Objective: To compare radiological scoring systems in early RA, and then to determine if the rate of radiological progression in the first year of disease (RRP01) predicts the subsequent rate of progression up to 8 years (RRP1-8).
Methods: Hand and feet radiographs were performed at 0, 1, 2 and 8 years in 65 patients presenting with nonerosive RA and symptoms for less than 3 years. All films were scored by Sharp's method; Sharp, Larsen and carpometacarpal (CMC) ratio methods were compared in 23 patients.
Results: Significant change in score was detected over the first year using Sharp (median of 15.5 vs 7.5, p < 0.00002) and Larsen (30.5 vs 22.5, p < 0.0002), but not CMC ratio (1.13 vs 1.14, p = 0.07). Sharp had greater range and sensitivity of change, and had better inter and intraobserver reproducibility. RRP01 showed a skewed distribution (median 0.7 units/month; range -0.3 to +6.1). Spearman correlation between RRP01 and RRP1-8 was r = 0.57, p < 0.001.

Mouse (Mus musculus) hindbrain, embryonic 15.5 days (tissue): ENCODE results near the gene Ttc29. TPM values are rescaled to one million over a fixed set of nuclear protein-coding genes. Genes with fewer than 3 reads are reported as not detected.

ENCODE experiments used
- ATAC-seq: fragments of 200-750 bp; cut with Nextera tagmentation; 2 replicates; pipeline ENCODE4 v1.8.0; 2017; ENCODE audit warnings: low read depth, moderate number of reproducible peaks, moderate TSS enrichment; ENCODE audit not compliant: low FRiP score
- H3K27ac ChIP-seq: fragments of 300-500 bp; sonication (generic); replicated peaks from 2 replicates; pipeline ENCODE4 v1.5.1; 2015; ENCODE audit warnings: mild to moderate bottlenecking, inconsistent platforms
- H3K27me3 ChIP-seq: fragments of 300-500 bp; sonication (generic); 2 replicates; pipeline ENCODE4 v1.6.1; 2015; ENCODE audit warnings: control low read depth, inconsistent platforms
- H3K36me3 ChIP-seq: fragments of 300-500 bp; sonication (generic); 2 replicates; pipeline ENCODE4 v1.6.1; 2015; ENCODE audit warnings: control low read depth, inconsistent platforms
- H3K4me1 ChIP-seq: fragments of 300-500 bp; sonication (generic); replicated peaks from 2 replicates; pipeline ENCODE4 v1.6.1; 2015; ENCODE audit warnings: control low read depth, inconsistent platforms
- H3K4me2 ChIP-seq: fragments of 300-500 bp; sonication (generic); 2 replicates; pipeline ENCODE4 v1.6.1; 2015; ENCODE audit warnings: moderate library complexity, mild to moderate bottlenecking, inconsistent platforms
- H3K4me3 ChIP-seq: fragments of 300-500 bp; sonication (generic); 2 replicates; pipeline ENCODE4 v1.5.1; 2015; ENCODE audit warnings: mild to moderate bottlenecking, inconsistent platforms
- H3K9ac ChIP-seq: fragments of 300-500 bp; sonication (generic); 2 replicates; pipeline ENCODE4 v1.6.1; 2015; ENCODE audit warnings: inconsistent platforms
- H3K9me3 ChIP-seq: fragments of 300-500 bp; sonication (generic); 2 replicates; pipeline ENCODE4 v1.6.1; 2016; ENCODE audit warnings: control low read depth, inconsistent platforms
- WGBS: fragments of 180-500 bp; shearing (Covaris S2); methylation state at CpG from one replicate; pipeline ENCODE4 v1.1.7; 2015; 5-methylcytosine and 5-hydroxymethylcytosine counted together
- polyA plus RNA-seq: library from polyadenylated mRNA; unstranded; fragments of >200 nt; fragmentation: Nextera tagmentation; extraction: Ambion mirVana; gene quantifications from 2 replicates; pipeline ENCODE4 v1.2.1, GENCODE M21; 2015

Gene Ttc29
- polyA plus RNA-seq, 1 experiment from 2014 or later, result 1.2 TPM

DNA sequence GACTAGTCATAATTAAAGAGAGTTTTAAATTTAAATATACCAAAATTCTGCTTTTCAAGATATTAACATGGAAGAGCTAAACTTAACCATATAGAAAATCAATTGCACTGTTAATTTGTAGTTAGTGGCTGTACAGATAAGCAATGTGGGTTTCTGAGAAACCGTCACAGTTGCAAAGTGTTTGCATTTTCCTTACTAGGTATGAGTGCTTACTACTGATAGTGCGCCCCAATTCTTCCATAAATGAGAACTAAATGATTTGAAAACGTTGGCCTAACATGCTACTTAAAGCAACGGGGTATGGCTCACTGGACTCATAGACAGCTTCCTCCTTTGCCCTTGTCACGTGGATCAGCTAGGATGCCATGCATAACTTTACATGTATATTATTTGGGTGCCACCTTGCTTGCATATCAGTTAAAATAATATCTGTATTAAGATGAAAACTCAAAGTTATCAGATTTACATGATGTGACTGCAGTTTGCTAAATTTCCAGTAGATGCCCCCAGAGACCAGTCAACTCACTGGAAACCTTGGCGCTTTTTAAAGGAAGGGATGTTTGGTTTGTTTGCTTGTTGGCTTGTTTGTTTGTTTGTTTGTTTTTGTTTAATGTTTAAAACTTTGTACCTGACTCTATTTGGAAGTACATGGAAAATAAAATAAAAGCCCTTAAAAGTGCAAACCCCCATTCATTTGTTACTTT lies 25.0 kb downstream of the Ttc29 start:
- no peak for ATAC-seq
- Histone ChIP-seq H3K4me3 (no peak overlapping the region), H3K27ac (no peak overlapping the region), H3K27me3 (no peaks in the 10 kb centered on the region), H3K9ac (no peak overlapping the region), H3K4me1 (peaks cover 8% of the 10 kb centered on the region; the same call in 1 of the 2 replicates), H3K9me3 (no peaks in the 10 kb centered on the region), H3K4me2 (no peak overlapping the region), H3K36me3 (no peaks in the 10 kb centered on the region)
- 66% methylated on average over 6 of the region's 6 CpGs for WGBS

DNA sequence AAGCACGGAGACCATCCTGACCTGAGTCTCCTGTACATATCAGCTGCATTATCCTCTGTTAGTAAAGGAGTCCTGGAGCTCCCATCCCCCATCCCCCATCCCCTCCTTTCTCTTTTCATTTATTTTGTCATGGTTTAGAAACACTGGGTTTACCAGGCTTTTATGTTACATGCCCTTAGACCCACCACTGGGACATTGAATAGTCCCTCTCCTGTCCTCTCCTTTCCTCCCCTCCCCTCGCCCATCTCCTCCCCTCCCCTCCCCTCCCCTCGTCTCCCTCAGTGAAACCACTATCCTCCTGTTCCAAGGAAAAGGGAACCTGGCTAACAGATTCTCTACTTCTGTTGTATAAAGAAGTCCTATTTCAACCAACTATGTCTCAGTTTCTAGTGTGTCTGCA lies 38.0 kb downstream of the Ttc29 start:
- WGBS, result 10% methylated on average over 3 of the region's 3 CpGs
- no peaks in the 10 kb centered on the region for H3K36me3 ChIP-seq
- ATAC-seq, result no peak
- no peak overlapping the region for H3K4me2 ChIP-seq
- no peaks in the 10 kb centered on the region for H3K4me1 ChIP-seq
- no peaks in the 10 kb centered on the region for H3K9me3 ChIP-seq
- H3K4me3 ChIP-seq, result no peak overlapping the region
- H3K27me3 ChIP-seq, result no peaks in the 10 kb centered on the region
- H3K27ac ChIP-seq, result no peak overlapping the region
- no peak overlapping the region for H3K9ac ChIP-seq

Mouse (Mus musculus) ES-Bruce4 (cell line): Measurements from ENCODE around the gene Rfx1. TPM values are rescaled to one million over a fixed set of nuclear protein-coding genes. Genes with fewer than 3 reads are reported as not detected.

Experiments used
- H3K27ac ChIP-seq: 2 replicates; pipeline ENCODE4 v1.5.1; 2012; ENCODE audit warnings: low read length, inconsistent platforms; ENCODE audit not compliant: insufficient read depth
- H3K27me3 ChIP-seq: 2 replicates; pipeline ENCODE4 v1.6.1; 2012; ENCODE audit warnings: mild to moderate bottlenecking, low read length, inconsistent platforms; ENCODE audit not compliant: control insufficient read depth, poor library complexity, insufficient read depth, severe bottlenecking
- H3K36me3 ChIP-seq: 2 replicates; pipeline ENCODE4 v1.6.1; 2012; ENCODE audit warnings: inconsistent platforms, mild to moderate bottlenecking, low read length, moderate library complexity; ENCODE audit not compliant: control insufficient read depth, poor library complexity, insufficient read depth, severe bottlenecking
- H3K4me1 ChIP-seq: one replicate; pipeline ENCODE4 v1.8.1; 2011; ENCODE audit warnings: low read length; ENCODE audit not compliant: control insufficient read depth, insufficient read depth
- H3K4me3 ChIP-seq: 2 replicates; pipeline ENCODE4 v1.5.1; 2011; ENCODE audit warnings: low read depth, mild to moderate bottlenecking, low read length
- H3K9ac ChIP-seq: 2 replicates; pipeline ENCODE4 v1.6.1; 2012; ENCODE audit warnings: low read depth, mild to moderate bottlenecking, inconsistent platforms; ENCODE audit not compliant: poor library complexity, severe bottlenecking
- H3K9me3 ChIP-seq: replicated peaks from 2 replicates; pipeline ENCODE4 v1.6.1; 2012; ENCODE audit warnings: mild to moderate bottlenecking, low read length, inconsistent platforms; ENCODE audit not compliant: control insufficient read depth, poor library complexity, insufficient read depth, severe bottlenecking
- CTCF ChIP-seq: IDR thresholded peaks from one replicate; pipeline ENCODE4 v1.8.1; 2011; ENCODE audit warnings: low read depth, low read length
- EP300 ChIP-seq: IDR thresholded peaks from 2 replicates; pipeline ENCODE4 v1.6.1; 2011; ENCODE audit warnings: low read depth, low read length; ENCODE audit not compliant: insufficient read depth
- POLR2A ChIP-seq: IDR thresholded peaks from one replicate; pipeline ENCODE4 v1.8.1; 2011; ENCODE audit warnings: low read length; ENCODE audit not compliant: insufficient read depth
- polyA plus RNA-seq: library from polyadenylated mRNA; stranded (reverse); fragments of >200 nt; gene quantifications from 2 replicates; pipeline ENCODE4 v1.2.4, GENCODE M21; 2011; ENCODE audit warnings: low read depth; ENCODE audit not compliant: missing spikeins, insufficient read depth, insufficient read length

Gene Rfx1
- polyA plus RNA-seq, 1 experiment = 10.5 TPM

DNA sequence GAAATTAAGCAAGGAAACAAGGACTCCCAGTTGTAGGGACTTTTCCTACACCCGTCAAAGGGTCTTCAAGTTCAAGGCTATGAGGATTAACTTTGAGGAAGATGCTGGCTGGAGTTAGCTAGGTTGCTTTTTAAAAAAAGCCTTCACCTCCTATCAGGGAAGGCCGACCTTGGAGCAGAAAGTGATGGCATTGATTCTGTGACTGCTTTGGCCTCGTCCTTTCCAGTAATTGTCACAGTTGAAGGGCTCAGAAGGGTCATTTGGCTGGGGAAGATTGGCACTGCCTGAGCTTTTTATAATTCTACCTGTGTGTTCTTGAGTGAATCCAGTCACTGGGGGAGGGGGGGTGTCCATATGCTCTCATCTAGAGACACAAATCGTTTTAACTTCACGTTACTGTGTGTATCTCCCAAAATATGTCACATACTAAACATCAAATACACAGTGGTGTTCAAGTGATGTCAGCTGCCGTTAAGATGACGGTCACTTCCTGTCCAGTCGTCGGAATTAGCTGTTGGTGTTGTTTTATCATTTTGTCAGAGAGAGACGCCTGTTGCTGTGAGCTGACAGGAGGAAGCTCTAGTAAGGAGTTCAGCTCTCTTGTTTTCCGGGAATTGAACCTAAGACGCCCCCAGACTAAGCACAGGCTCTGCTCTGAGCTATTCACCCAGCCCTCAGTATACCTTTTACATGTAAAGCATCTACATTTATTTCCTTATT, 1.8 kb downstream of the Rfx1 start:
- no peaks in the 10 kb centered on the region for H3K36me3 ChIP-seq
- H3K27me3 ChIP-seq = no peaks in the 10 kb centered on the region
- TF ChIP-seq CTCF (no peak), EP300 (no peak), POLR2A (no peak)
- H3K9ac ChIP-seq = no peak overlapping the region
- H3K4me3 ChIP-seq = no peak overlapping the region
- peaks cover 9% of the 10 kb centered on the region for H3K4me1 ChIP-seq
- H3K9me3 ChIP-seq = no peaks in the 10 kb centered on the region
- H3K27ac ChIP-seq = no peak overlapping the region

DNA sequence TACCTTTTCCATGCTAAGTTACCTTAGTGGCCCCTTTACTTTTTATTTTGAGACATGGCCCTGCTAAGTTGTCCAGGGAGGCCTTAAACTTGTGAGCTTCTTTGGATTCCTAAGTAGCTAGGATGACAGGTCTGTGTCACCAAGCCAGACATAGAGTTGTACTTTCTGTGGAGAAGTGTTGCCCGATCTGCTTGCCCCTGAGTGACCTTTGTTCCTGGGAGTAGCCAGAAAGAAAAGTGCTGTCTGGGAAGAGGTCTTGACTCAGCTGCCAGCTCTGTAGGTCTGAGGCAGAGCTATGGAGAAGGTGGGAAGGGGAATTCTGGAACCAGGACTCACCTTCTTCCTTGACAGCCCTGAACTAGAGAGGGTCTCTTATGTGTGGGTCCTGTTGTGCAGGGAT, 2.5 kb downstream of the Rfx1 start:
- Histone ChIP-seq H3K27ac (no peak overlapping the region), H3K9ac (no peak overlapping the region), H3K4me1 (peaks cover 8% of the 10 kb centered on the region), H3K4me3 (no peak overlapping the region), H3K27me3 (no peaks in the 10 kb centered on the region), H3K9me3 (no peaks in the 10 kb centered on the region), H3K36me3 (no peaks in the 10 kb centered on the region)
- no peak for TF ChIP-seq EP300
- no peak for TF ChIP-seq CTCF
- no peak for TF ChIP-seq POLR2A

Conclusion: Both Sharp and Larsen indices are sensitive to change in the first year of RA, but Sharp has advantages of greater sensitivity and reproducibility: CMC ratio is not useful. Radiological progression rate in the first year correlates only moderately with subsequent rate of progression up to 8 years. This suggests that radiological progression is nonuniform and that different patterns of progression over time may exist.